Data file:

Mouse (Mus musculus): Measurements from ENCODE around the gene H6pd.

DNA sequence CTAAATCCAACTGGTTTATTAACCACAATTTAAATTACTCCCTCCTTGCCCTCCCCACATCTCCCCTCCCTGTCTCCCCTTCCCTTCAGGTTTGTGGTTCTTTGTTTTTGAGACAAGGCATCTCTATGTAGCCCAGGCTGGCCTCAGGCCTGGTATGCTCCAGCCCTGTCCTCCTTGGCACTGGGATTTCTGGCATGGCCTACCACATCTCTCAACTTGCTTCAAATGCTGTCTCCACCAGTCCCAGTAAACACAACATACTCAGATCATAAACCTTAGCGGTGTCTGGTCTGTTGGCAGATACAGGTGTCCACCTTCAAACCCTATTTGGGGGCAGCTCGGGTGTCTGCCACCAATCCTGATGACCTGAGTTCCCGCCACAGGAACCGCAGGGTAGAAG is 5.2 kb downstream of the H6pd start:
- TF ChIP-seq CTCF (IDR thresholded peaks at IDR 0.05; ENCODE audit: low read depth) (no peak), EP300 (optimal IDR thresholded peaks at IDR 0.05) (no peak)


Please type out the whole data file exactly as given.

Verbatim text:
Mouse (Mus musculus): Measurements from ENCODE around the gene H6pd.

DNA sequence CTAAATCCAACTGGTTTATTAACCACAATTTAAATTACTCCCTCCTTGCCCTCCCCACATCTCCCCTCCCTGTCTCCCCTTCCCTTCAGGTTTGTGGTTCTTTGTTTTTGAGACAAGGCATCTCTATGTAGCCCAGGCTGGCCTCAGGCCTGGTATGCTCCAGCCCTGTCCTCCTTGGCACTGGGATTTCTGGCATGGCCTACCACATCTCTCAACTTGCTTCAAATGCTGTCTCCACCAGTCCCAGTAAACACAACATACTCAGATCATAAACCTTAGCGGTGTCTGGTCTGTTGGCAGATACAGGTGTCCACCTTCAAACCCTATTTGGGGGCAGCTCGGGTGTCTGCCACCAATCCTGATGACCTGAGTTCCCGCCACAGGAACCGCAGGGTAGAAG is 5.2 kb downstream of the H6pd start:
- TF ChIP-seq CTCF (IDR thresholded peaks at IDR 0.05; ENCODE audit: low read depth) (no peak), EP300 (optimal IDR thresholded peaks at IDR 0.05) (no peak)